As this violence underlies all institutions, no party can build a mass constituency without supporting it, unless its members proceed from the start to build their organization by challenging and changing the institutions which base themselves on violence against women, including parties and middle class women's N.G.O.'s as they now stand.

Such activist organization constitutes the world-wide anti-rape movement. In Nepal, it first took form in the shape of the Women's Defense Pressure group, which has brought about 58 urban women's groups in response to the growing incidence of rapes in the last year. However, the Group has still not begun to confront rape as necessary for society in its existing form, possibly because the leadership are themselves relatively privileged or have raised to prominence due to the status of their husbands. Indeed the political constituency of one of the Pressure Group's leaders includes the suspects in Sarita's murder!

Thus so far, without diminishing the group's potential, its leadership has oriented itself to delivering petitions to ministers and garnering television shots, while disregarding the concerns, demands and potential of the women they claim to represent.

Much more significant, in my mind, is the town meeting organized on 22nd December in Budhanilkanta to discuss the recent rape there, in which the Group was notable by its virtual absence. Though this meeting was oriented toward a particular rape, the inevitable inability to gain redress through government and parties, the subsequent warrants and arrests of its organizers, and the police action presently being taken, will encourage expansion of such direct actions to changing more and more aspects of the society itself; values, family, police, government, parties, Non-Governmental Organizations, even the role of international organizations and agencies.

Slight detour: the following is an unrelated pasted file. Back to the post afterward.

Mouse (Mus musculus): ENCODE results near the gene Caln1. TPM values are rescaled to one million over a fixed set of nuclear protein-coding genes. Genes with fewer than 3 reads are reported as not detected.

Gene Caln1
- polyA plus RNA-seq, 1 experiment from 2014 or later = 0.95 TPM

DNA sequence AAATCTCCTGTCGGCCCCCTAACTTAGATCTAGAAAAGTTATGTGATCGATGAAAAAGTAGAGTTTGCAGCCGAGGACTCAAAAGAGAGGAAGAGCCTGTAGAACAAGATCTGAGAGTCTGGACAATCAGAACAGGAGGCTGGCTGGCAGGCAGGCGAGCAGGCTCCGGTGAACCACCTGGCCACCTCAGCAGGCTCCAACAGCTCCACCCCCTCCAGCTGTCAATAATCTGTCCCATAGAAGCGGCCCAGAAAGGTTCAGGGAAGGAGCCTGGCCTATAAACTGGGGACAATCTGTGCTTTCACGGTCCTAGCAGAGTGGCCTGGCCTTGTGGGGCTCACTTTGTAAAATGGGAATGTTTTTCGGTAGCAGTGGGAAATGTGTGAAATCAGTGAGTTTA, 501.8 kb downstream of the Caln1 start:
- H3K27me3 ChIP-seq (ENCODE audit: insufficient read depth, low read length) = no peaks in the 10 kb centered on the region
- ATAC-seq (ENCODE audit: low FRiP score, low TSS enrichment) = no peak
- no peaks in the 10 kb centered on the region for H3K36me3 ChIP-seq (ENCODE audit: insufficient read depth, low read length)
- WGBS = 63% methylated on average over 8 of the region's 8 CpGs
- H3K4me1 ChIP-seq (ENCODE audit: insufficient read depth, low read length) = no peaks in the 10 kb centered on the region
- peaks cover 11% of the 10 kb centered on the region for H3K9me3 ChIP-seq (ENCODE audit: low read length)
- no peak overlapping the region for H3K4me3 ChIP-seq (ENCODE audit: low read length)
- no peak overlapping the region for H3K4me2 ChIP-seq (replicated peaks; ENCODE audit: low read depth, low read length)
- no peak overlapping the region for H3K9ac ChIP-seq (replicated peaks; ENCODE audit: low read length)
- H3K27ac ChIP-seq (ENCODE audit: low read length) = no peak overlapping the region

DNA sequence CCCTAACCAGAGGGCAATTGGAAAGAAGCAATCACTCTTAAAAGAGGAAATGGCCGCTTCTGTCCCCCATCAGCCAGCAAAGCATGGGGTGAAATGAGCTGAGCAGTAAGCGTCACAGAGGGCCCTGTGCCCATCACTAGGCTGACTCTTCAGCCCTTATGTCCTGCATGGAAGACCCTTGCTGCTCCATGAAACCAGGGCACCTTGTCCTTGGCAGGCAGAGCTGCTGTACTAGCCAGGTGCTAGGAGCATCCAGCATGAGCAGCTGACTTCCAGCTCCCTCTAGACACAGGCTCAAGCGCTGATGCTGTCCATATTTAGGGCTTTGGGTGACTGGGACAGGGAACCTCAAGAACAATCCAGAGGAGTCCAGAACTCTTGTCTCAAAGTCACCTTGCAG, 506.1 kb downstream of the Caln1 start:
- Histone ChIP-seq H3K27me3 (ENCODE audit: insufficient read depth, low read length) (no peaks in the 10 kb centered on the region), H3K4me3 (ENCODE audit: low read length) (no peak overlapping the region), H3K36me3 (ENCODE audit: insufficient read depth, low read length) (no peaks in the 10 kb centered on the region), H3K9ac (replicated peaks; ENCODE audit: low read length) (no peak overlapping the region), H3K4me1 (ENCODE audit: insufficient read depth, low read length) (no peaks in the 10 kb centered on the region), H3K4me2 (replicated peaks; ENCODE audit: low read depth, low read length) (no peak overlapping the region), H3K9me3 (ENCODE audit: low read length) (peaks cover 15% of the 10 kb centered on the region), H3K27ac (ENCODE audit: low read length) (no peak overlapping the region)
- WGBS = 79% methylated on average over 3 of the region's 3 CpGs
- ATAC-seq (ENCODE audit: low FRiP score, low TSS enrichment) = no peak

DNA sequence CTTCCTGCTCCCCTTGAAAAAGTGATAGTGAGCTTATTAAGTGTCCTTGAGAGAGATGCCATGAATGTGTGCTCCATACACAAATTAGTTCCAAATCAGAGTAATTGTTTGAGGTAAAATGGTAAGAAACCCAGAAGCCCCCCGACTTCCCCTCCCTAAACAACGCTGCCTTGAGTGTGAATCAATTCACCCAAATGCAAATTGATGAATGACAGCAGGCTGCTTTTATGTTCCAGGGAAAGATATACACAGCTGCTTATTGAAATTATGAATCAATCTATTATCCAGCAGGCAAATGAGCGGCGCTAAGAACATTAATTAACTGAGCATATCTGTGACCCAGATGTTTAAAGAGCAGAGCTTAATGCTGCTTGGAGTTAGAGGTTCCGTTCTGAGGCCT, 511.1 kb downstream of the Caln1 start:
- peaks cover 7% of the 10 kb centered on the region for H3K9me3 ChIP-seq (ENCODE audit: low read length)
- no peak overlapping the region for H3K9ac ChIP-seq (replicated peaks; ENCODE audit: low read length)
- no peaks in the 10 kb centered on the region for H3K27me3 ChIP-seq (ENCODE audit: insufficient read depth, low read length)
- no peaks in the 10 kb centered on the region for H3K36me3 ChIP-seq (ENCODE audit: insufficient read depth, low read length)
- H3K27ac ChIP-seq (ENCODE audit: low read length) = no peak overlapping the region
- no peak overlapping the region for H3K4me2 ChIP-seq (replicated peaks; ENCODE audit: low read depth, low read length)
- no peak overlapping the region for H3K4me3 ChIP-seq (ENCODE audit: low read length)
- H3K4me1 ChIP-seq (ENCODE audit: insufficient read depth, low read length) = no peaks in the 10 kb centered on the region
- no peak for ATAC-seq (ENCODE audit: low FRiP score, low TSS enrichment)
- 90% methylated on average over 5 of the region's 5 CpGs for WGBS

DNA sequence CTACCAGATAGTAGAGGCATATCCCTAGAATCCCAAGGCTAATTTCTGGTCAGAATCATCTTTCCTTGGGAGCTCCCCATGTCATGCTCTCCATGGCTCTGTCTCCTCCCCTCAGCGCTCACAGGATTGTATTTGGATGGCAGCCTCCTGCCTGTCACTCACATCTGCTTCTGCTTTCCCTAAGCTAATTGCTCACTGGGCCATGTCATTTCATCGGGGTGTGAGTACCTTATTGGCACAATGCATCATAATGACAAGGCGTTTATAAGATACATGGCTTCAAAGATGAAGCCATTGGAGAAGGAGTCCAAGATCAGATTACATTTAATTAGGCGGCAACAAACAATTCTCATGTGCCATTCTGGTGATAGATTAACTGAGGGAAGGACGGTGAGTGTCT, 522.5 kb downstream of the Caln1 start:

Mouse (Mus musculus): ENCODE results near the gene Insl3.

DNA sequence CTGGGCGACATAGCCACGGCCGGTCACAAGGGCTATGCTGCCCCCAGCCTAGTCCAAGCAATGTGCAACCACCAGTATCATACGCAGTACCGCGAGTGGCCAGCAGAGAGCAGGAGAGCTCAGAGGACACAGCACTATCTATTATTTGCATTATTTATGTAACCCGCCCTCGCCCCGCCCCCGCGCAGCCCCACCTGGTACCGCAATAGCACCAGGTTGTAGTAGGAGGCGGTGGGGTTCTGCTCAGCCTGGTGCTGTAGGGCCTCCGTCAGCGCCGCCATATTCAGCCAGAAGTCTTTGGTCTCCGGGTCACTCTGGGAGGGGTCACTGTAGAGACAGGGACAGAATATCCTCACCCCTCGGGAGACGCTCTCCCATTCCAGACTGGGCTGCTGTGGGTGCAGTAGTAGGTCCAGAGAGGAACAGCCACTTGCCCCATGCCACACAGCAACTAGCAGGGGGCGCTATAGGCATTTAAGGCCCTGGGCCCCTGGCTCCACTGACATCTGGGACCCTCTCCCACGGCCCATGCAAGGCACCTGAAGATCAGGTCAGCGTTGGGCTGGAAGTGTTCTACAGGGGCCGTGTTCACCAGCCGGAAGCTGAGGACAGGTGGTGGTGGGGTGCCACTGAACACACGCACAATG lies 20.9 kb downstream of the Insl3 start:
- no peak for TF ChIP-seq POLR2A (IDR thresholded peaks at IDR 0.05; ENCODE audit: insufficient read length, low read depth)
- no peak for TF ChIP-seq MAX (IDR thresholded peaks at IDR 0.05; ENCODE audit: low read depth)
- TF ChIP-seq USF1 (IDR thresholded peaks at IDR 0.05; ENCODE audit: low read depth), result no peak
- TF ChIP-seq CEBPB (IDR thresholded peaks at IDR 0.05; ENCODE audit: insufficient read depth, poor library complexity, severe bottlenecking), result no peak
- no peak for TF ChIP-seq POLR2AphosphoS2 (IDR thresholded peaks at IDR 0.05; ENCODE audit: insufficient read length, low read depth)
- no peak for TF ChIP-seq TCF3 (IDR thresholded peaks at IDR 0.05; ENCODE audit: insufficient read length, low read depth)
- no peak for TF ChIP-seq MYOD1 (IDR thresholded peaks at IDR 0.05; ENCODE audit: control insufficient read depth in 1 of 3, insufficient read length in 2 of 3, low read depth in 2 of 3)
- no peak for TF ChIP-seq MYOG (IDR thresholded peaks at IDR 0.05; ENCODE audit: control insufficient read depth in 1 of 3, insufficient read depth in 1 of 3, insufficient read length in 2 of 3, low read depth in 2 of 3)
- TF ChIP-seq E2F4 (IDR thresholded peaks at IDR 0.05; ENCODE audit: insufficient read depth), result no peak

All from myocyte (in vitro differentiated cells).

This is a slow and agonizing process, with many set-backs. I do not foresee the suspects in the rapes of either Sarita Adhikari or the Budhanilkanta victim being soon brought to justice, despite the seriousness of their crimes - all the actors involved have too much to lose, and women and conscious men are just beginning to educate themselves and organize.

However, each such confrontation will lead more and more numbers of women and men to increasingly see that women's personal experiences of violence are tied up with the entire arrangement of society and to learn more and more how to organize themselves and change it for the better for all.

(First published in The Independent, Nepal, on 6th January 1993.)
The writer, Dr Stephen Mikesell, an American scholar, lived in Kathmandu for some years.


Footnote.
Shahana Pradhan, the MP whose constituency sheltered the suspects of Sarita Adhikari's murder, is President of the All Nepal Women's Association and leader of the Nepalese Women's delegation to the World Conference on Women, Beijing 1995. She figures in Rape No Crime if Victim A Westerner.

Note that Sarita was apparently murdered for belonging to the All Nepal Women's Association. When I met her brother, no action whatsoever was being taken to pursue justice, so little is the official concern about violence against women in Nepal. I promised him I would do whatever I could, one reason for the inclusion of this article.